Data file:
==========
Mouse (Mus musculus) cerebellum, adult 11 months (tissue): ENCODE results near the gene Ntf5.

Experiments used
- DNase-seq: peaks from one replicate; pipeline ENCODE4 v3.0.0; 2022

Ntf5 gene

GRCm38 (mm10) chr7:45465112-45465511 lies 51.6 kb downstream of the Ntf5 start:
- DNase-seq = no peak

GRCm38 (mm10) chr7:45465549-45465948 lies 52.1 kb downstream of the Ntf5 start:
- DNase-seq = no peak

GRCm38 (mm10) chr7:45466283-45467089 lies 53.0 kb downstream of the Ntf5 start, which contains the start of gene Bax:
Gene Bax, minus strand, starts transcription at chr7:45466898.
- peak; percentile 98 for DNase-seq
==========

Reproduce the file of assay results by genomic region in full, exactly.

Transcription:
Mouse (Mus musculus) cerebellum, adult 11 months (tissue): ENCODE results near the gene Ntf5.

Experiments used
- DNase-seq: peaks from one replicate; pipeline ENCODE4 v3.0.0; 2022

Ntf5 gene

GRCm38 (mm10) chr7:45465112-45465511 lies 51.6 kb downstream of the Ntf5 start:
- DNase-seq = no peak

GRCm38 (mm10) chr7:45465549-45465948 lies 52.1 kb downstream of the Ntf5 start:
- DNase-seq = no peak

GRCm38 (mm10) chr7:45466283-45467089 lies 53.0 kb downstream of the Ntf5 start, which contains the start of gene Bax:
Gene Bax, minus strand, starts transcription at chr7:45466898.
- peak; percentile 98 for DNase-seq